by Tyler Scherr, UNeMed
Gus Wang, Ph.D., an associate professor in the UNMC Department of Pathology and Microbiology and a world-leading expert on antimicrobial peptides, has published a field-altering discovery in the Proceedings of the National Academy of Sciences of the United States, widely regarded as one of the most prestigious academic journals.
Using Dr. Wang’s world-renown peptide database, the UNMC team deduced previously unknown peptide properties that govern efficacy inside a living animal.
Researchers have long known that antimicrobial peptides have therapeutic potential against antibiotic-resistant bacterial infections, particularly with topical treatments for things like skin infections. Unfortunately, the tiny protein fragments are also fragile and are much less effective inside the body for things like blood infections.
But bacteria are also less likely to develop resistance to peptides. Researchers around the world have long looked at antimicrobial peptides as a potential solution to resistance.
Until now, it seems, no one has been able to make antimicrobial peptides work in a broad, therapeutic way.
“Researchers have largely been so excited with the potential of these peptides for treating infections that they rushed forward with efficacy testing and clinical trials,” Dr. Wang said. “This paper is important to the field because it suggests that certain peptides are less sticky to host cells, and therefore are more likely to work in vivo. This exciting discovery represents a paradigm shift in antimicrobial peptide design, and may lead to novel peptides with broader therapeutic potential.”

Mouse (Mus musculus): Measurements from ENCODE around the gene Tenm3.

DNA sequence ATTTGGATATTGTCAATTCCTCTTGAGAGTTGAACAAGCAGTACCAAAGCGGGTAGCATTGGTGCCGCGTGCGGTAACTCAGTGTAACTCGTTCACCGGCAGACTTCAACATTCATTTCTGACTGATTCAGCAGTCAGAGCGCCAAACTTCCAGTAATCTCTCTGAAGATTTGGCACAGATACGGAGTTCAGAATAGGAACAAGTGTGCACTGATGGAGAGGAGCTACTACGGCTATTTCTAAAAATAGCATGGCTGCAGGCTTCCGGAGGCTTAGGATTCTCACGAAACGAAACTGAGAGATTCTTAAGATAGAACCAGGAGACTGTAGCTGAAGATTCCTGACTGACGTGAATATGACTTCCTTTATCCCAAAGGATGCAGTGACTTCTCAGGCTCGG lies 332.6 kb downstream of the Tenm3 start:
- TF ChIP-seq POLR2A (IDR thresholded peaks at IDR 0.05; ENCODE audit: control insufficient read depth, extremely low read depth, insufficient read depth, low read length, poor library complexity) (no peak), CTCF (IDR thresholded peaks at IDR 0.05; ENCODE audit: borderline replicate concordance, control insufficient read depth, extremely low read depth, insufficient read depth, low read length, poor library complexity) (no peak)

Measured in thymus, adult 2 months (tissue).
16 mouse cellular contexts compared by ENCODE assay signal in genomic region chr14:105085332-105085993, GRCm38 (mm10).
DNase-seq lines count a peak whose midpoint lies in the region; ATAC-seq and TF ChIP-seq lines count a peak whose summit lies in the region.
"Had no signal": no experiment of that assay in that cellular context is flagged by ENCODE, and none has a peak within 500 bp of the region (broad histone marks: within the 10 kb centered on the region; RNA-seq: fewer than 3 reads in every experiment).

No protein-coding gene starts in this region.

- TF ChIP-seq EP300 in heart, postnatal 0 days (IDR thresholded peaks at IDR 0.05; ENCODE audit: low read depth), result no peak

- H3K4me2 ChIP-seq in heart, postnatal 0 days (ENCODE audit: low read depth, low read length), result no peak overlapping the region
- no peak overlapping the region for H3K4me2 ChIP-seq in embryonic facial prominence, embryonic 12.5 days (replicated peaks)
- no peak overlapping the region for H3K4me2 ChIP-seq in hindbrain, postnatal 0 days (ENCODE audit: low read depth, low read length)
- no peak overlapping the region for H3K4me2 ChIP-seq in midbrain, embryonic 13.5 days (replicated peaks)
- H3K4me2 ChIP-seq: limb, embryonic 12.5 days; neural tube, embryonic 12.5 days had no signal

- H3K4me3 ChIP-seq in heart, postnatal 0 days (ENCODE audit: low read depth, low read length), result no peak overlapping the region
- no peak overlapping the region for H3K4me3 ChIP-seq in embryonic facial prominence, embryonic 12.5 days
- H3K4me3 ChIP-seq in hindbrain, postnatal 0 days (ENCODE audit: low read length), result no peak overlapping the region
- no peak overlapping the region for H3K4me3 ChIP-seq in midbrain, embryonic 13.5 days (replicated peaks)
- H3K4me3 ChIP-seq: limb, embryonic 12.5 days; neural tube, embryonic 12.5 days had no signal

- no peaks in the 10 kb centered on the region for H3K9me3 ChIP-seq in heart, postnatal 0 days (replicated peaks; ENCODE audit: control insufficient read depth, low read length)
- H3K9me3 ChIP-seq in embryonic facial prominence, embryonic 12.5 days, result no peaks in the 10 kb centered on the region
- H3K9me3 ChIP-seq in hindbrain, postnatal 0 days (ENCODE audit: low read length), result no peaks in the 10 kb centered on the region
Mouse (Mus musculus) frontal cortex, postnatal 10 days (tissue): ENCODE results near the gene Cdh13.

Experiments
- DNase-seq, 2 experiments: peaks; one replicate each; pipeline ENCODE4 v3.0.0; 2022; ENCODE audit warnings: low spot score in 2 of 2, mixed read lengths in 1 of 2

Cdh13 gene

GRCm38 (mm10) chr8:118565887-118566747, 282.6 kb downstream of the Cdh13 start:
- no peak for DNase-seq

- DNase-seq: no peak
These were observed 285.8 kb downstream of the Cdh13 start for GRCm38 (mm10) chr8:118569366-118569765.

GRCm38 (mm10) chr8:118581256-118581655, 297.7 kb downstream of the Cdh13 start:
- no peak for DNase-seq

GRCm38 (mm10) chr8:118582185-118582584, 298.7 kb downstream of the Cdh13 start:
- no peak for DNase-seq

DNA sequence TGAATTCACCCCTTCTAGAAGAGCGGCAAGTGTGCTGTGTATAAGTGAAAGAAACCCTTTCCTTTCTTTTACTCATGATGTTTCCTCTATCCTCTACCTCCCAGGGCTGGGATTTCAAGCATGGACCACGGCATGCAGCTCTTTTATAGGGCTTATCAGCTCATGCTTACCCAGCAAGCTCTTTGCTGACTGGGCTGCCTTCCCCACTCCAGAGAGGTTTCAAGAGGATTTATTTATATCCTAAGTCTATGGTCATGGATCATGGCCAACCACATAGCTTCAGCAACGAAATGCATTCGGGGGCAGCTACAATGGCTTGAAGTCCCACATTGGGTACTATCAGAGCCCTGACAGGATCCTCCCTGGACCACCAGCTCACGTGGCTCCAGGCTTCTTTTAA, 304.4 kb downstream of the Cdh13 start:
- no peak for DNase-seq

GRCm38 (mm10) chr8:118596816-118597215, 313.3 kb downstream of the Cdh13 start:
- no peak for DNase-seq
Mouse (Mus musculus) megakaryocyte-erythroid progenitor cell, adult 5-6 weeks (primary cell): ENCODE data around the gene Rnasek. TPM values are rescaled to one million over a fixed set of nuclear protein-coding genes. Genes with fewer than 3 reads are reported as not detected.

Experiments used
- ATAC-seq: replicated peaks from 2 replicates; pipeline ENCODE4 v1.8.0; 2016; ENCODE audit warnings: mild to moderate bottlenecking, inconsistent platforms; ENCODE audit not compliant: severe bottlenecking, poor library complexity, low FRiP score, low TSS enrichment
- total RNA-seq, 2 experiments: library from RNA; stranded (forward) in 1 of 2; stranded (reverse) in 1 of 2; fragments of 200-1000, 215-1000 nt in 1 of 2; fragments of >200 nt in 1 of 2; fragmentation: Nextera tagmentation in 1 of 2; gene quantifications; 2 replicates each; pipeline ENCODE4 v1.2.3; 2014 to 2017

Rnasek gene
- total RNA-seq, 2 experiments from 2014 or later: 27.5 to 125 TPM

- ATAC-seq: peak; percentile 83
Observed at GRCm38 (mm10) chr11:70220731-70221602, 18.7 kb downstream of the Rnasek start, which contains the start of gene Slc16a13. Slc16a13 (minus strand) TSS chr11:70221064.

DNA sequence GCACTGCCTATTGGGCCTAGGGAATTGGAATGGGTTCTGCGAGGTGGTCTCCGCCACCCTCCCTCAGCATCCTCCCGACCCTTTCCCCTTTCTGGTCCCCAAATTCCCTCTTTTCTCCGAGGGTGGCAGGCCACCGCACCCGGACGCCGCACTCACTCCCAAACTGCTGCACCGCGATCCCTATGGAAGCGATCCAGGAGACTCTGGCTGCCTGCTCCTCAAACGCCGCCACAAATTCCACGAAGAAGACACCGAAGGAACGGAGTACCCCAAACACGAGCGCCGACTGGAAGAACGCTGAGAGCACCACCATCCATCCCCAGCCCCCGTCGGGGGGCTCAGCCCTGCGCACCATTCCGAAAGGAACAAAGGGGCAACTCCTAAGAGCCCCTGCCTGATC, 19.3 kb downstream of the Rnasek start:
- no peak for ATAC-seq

Dr. Wang and his team designed an algorithm to identify and classify numerous antimicrobial peptide properties. From this algorithm, Dr. Wang and his postdoctoral fellow, Biswajit Mishra, Ph.D., were able to design and test idealized peptide sequences against the most notorious drug-resistant pathogens. That work was previously published in the Journal of the American Chemical Society.
With high-efficacy candidates in hand, they systematically altered the peptide sequences, one amino acid at a time, and repeated efficacy testing. They also effectively tested their spectrum of sequences in a mouse model of systemic infection, with the help of postdoc Jayaram Lakshmaiah Narayana, Ph.D.
Dr. Wang’s results were published in the online version of the Proceedings of the National Academy of Sciences of the United States.
His method of designing systemically active peptides — along with the initial key amino acid sequences — is in the patent process through UNeMed, the technology transfer and commercialization office at UNMC and UNO. Several pharmaceutical companies have expressed interest in the technology as a therapeutic for both human and animal health.
University of Nebraska Medical Center